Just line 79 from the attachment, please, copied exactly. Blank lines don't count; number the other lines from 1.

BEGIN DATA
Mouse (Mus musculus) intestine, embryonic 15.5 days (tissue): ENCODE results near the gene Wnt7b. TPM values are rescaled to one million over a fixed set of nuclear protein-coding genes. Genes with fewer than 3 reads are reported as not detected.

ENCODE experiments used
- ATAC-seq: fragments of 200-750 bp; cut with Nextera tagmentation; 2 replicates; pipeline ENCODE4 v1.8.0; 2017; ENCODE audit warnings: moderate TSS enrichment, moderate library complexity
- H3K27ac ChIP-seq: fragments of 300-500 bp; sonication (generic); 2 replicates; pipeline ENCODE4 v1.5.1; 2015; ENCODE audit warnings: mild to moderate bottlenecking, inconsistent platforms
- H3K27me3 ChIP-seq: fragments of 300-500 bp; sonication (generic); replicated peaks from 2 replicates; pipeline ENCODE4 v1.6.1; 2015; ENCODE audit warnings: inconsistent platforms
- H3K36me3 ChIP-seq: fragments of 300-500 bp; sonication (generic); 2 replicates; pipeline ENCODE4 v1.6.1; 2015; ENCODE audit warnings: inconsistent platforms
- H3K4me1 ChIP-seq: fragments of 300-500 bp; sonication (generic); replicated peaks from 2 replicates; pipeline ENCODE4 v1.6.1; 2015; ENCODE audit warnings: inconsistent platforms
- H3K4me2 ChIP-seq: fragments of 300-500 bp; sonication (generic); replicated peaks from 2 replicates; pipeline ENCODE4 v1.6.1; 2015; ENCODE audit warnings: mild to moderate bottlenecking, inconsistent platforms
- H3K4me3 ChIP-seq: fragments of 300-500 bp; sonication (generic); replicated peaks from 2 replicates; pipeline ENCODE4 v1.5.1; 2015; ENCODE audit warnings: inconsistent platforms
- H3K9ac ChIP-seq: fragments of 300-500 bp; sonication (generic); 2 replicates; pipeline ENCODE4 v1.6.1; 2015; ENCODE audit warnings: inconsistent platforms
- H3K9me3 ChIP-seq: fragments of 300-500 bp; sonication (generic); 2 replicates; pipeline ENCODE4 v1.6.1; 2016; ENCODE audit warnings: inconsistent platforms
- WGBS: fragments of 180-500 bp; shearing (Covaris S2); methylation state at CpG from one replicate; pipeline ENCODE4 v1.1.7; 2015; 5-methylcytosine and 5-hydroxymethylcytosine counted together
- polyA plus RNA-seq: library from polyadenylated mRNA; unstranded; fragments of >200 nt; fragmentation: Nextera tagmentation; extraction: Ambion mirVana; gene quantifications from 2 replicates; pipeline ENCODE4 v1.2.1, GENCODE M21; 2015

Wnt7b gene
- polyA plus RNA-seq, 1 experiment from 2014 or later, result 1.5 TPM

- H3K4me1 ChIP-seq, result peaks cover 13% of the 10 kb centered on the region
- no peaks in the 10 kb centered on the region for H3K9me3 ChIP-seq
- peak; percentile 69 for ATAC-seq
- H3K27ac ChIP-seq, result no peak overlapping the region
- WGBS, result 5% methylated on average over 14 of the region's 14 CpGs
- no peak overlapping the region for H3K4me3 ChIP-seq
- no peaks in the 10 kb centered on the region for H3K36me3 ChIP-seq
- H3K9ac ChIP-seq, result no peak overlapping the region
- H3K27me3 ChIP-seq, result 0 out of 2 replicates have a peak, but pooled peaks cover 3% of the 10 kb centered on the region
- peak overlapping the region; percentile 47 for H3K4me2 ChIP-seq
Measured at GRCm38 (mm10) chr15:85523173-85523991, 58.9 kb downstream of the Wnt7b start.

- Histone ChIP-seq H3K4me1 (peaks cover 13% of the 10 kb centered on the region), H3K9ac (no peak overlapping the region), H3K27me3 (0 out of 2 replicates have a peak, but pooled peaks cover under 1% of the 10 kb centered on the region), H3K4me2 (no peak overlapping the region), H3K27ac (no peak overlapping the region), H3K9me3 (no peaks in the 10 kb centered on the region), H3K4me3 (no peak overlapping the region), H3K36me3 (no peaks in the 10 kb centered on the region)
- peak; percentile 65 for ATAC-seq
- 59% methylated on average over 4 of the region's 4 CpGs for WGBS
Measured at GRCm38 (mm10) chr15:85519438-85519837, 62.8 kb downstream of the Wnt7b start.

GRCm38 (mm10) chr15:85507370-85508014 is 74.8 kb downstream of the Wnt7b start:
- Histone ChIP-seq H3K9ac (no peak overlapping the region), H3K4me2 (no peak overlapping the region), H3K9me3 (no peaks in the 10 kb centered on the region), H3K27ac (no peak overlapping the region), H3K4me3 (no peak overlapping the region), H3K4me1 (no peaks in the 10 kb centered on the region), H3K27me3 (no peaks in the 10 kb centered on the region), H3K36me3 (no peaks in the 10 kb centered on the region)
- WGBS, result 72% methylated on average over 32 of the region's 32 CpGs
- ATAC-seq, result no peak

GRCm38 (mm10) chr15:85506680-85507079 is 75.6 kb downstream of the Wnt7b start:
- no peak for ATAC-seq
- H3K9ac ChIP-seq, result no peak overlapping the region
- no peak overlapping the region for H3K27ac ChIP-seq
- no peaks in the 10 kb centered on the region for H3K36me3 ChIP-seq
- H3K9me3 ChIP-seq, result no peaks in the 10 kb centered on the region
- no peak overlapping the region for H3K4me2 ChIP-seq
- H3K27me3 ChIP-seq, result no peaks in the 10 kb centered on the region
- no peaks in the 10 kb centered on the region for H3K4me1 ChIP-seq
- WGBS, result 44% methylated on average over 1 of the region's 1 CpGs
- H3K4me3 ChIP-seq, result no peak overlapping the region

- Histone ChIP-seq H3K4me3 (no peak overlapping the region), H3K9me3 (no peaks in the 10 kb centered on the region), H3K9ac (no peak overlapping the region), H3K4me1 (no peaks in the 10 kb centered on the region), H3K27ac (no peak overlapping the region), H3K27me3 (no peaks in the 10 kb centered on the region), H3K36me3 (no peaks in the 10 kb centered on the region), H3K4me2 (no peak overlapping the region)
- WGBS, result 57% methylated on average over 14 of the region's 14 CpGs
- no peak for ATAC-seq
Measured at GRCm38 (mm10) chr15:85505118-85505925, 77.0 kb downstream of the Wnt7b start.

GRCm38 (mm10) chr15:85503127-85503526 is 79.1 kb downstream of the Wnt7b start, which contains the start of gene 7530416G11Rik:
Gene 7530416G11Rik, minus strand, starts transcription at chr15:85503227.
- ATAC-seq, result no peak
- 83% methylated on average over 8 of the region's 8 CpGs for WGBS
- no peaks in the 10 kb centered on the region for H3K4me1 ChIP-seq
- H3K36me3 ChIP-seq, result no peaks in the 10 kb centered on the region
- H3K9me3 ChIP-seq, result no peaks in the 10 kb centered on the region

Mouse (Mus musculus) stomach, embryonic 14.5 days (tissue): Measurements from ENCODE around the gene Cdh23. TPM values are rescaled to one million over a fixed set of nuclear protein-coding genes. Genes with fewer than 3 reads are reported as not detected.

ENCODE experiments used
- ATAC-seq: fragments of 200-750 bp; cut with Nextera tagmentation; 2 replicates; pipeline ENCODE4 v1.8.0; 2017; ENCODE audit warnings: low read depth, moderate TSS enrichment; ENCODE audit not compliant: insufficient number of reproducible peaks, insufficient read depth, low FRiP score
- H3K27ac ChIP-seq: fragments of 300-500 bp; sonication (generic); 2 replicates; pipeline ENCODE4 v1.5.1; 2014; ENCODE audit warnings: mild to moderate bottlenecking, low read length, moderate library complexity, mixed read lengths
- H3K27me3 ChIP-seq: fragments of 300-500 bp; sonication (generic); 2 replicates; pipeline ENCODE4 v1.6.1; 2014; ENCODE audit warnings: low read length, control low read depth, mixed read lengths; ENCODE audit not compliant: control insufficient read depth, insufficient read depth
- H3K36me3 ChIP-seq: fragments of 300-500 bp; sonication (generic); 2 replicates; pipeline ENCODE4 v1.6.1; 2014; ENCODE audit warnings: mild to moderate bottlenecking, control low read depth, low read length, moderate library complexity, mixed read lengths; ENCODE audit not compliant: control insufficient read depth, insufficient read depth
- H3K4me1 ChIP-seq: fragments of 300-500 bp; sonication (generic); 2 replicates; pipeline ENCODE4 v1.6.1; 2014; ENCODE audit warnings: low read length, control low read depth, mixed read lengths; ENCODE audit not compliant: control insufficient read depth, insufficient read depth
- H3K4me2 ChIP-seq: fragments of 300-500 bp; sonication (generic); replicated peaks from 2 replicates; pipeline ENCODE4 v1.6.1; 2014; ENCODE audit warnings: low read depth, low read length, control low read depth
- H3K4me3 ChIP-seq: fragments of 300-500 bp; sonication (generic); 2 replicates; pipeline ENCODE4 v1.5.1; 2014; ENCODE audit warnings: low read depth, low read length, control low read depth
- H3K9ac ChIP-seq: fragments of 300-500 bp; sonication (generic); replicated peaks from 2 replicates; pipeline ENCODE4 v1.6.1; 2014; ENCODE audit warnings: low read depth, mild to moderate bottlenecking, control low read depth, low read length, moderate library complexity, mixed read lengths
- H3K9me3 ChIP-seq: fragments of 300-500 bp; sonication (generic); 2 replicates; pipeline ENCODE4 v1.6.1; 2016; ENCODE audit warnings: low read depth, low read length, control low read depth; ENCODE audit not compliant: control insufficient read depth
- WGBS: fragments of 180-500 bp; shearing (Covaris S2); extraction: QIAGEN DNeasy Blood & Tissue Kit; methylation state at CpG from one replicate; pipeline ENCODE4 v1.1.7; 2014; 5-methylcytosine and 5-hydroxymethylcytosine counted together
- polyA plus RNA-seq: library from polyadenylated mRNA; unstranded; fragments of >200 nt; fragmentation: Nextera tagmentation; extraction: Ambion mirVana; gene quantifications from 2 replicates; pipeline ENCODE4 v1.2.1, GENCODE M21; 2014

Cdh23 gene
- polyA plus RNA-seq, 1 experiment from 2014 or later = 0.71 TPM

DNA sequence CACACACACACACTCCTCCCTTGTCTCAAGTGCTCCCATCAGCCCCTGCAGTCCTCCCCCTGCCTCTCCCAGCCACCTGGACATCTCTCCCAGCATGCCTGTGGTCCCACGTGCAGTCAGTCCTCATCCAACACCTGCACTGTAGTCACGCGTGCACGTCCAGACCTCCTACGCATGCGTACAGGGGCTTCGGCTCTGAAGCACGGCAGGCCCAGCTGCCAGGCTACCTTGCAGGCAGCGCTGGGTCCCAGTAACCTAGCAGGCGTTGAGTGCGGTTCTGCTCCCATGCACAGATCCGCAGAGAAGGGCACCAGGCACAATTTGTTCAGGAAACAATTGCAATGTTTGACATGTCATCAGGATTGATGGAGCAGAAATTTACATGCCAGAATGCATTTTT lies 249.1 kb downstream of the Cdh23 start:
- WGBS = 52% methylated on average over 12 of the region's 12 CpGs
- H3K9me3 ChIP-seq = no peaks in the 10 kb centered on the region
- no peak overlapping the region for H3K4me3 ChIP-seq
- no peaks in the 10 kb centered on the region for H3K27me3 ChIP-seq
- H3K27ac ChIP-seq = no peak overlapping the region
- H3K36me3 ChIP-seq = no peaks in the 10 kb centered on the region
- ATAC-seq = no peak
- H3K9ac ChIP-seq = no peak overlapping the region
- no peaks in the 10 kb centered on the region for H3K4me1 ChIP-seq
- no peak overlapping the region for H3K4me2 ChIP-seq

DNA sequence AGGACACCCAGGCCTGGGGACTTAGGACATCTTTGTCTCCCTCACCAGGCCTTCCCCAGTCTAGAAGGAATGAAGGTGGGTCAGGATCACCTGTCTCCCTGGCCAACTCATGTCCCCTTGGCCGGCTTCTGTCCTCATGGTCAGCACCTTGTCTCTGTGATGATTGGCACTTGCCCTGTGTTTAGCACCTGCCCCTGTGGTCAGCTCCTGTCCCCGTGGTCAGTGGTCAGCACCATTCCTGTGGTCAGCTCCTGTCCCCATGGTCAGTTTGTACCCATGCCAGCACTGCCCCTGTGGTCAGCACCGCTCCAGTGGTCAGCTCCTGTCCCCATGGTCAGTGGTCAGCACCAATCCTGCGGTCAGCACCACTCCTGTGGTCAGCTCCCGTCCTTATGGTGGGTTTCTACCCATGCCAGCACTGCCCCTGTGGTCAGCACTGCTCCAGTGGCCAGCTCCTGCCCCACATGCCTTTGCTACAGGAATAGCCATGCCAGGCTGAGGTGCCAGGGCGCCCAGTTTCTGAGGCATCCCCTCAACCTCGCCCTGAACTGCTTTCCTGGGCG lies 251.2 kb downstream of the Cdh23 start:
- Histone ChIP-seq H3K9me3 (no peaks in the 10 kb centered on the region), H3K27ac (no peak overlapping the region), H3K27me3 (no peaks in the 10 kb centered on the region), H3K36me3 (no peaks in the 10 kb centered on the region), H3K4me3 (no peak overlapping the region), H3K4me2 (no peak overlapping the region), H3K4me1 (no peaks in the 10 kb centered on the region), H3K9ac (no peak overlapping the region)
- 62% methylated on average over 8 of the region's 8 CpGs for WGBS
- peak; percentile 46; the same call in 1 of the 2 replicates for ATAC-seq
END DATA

- ATAC-seq = no peak